The defeat of the slate meant that each candidate would have to be voted on individually and in secret until all 15 justices who would make up the new Court and administer justice for the next seven years had been elected. After four days, the legislators had elected barely 8 and were caught up in a tense, abrasive, threatening environment of confrontations and negotiations. At that point Oliva suspended the session until February. The extreme rightwing nationalist sector led by President Hernández, which presides over the National Congress, didn’t dare run the risk of losing the programmed Supreme Court presidency.
More than 20 implicated
in organized crime
Thus Honduras’ second-tier elections, normally based on lists already decided on by those who exercise the power within the two major parties, came to an unprecedented, inconclusive, challenging end. The process began in the middle of last year with the creation of the seven-member nominating board representing seven sectors following mechanisms approved in two previous electoral periods. Oliva had appointed its members after President Hernández vetted the names. The board’s task was to select the Court candidates from among 1,500 notaries and more than 18,000 lawyers.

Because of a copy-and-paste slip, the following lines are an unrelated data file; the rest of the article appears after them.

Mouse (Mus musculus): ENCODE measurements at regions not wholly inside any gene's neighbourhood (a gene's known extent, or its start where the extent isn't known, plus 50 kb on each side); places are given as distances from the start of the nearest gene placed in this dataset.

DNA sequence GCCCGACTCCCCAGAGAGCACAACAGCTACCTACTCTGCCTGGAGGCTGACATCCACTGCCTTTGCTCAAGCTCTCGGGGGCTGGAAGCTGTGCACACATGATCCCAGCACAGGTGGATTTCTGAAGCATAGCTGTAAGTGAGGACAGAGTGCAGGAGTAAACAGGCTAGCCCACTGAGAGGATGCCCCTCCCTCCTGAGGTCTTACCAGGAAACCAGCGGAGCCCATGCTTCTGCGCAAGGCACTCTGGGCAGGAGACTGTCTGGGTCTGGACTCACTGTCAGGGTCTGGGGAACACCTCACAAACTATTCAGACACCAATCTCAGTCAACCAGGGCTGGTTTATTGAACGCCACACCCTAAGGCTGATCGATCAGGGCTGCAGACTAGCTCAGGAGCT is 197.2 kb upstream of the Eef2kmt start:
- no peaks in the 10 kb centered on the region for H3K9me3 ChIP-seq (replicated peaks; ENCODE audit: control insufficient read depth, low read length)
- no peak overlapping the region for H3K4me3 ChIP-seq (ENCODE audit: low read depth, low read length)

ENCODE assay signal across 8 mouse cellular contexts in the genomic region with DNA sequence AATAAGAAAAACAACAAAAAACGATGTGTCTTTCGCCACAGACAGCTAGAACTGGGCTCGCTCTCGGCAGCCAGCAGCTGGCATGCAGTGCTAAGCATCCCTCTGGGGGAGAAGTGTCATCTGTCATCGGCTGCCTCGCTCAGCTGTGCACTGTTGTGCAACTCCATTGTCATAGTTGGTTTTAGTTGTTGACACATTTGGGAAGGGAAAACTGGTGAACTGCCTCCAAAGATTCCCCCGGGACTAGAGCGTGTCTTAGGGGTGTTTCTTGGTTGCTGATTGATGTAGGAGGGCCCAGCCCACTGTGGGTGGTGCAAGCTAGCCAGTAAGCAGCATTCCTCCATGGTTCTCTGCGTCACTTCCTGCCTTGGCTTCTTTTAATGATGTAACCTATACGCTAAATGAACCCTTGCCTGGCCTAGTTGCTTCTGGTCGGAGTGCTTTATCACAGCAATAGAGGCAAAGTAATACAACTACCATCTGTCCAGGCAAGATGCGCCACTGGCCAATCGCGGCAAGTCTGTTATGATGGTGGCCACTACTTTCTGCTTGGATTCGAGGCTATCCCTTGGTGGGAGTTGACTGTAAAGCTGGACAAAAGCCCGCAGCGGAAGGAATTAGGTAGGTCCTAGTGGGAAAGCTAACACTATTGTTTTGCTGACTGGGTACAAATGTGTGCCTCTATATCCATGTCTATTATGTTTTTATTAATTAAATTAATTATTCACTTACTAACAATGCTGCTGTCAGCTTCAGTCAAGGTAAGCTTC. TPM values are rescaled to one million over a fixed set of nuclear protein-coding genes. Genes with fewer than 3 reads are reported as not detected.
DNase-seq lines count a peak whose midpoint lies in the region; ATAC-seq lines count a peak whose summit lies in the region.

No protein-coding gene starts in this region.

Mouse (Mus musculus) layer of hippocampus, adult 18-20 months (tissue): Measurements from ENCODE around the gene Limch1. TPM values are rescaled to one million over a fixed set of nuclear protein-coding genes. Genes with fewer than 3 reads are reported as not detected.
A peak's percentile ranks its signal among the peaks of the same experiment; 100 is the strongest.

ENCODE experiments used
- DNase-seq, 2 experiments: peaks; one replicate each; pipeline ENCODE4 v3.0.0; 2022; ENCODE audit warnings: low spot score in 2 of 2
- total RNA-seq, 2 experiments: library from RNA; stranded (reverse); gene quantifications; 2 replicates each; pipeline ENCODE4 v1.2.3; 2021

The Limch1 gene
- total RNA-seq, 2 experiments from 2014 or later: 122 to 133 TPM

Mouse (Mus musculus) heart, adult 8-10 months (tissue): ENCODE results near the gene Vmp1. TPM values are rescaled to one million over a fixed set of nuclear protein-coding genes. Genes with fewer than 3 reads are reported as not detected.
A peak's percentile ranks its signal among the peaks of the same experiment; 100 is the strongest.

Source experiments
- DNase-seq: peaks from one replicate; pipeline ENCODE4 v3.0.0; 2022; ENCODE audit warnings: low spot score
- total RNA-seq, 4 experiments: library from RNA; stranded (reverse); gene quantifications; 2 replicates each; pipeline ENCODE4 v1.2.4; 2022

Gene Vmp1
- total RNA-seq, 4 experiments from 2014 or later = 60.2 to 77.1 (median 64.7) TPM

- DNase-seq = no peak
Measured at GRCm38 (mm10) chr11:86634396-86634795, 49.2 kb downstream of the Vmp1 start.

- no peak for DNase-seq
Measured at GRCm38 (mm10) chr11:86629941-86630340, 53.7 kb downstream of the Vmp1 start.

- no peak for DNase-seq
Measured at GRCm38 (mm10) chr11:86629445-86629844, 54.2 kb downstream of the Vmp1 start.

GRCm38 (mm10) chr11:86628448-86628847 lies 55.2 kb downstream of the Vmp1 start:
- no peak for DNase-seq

The seven sectors represented on the nominating board were the Supreme Court, the College of Lawyers, the National Human Rights Commissioner’s Office, the workers’ confederations, the Honduran College of Private Enterprise, the universities and civil society. In September each of them sent a list of 20 candidates, from which the board made a first cut of 97 who would then have to go through a rigorous process of examinations and investigations. Diverse sectors took part in this process, in which the opinion of the US Embassy had a decisive weight. It sent the board a list of more than 20 from those 97 with proof of their implication in organized crime activities. The final short list was 45 candidates.
The Supreme Court is an
issue of life or death for JOH
Getting a Supreme Court under his control is a life or death issue for President Hernández. That importance is what has made the process of electing new justices so tense.